Yesterday, I submitted my application for the National Science Foundation Graduate Research Fellowship Program (NSF GRFP). The major field of study I applied for was “Human Computer Interaction” under “Computer and Information Science and Engineering.”
I gotta give a quick shout out to Alex Lang and Mallory Ladd’s websites (link and link). Great resources and wonderful examples of the essays.
With that said, time to reflect on my takeaways/lessons learned:
1. Don’t be afraid to apply, even if you’re still an undergrad
At the time I’m writing this, I’m a senior undergrad (which is a Level 1 applicant for the NSF GRFP). To be honest — and maybe this is because my impostor syndrome was kicking in — I didn’t feel qualified to fill out an application. I’ve never done any grant writing, so I was intimidated by the whole process. But I realized, we all have to start somewhere. And I think it’s pretty cool that the NSF GRFP encourages undergrads to apply.
2. Just write
Speaking of starting somewhere, I had a hard time getting started on writing the essays. I knew what I was supposed to be doing, but I had cold feet. I think one of my mentors said it best, “Just get your ass in a chair and write!” (I’m probably paraphrasing a bit hehe).
Even if it’s a super duper rough draft, at least you have something you can work with and edit.
3. And make sure you read up on the literature in your field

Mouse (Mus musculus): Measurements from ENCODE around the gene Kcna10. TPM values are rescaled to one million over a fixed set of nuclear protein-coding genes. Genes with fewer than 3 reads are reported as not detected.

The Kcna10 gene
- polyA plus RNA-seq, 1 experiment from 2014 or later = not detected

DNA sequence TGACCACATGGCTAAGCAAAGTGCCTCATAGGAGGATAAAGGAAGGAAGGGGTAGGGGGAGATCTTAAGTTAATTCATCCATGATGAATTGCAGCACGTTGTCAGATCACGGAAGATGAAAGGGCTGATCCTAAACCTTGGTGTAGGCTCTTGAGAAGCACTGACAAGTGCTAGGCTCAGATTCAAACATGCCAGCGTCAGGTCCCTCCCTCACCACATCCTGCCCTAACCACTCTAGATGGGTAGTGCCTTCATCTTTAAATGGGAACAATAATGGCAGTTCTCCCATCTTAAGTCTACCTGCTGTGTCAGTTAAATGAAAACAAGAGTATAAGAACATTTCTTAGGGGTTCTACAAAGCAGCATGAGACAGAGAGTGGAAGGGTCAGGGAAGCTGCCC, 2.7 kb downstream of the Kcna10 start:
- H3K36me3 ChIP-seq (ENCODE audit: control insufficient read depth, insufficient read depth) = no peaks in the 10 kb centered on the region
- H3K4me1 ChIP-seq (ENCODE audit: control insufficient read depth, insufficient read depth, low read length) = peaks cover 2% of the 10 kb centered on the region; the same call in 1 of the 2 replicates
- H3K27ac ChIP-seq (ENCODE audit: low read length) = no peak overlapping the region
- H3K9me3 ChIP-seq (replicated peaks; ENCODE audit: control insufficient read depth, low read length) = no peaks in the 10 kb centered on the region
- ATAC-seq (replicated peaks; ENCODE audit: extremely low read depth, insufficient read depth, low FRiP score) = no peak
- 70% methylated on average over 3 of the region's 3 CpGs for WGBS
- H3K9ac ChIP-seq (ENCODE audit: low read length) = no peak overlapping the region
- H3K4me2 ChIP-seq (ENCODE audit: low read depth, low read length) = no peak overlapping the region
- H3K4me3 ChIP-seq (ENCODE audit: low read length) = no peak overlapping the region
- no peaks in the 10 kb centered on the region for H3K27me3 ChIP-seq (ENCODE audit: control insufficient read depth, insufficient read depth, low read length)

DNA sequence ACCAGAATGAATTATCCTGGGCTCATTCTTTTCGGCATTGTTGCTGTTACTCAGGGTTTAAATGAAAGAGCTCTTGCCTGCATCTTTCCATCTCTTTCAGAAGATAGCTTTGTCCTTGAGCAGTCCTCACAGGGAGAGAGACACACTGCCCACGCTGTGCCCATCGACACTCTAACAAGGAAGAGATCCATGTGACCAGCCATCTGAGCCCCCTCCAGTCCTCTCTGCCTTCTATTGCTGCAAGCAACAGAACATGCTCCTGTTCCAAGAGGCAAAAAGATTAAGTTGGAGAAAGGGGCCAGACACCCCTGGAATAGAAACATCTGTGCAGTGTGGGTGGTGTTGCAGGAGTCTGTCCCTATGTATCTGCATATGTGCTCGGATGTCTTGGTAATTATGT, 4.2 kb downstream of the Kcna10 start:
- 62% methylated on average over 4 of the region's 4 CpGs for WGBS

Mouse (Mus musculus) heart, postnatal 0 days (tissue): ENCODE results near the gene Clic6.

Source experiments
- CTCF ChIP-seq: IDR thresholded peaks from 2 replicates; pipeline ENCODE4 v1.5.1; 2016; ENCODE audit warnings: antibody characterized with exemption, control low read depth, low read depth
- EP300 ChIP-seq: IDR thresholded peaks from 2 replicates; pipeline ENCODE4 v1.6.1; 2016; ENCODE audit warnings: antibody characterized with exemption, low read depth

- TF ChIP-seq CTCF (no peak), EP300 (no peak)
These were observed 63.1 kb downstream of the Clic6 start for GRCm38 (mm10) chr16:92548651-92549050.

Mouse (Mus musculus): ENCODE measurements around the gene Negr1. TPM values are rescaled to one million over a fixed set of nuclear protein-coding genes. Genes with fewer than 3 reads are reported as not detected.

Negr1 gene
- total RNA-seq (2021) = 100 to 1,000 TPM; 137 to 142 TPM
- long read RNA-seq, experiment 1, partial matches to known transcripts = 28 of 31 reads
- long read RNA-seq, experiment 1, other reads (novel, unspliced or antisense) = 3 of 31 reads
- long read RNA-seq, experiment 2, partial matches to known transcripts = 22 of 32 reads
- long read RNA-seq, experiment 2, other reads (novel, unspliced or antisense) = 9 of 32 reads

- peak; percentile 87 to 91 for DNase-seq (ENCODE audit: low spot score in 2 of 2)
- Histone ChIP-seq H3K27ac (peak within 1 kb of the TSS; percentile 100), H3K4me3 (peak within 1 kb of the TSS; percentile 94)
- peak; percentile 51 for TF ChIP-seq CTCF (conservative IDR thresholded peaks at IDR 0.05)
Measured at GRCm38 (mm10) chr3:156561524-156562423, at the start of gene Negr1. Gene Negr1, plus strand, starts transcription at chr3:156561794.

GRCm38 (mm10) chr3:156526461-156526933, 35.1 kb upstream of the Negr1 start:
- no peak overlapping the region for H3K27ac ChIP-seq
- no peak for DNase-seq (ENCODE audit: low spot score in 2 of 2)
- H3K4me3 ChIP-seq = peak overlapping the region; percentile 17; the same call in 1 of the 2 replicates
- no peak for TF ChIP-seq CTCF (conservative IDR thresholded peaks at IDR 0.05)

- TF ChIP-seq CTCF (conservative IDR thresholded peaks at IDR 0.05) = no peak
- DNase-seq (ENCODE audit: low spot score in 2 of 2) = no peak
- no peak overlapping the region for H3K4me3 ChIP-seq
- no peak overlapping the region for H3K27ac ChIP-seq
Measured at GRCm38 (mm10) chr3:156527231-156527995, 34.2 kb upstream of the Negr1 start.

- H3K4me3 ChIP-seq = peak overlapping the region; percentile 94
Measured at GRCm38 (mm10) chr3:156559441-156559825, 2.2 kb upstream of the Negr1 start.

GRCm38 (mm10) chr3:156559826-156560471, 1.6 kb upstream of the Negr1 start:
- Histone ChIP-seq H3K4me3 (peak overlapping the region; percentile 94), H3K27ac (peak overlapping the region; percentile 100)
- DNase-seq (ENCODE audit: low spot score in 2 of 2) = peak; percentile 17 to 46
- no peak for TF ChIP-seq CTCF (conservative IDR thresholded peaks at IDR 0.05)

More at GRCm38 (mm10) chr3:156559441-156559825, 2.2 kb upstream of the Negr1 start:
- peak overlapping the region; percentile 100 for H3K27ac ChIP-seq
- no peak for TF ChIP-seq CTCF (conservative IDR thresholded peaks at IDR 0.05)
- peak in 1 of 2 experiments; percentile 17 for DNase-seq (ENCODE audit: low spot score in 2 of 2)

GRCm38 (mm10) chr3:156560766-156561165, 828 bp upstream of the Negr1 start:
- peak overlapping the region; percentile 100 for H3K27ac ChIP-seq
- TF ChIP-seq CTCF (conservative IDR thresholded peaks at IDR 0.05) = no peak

Not only does this enhance your knowledge, but it exposes you to scientific writing.
4. Start earlier than September
I severely underestimated how much time it would take for me to get an application ready. I started writing my essays around the end of September, so that left me about 3 weeks until the deadline.
I managed to get it all in on time, but I definitely had to go into overtime.
5. Proofread proofread proofread
I went through so many revisions. And that’s a good thing. I’m thankful to all the people who ready my stuff and gave me feedback. Looking back at my first draft versus my final draft, I can easily say there was a huuuge improvement.
6. This process helps you critically think about your research, and will come into some use later on
Earlier this morning, a colleague told me that even if you don’t get funded, everything that you did for the application will useful to you.
I can attest to that. Going through this NSF GRFP application made me go through many scientific papers, learn how to write better, and become a better at communicating and articulating my ideas.
Overall, I’m glad I underwent this. I’m debating if I should post my essays somewhere, in the spirit of paying it forward. I think I’ll go ahead and do that after results come out or something 🙂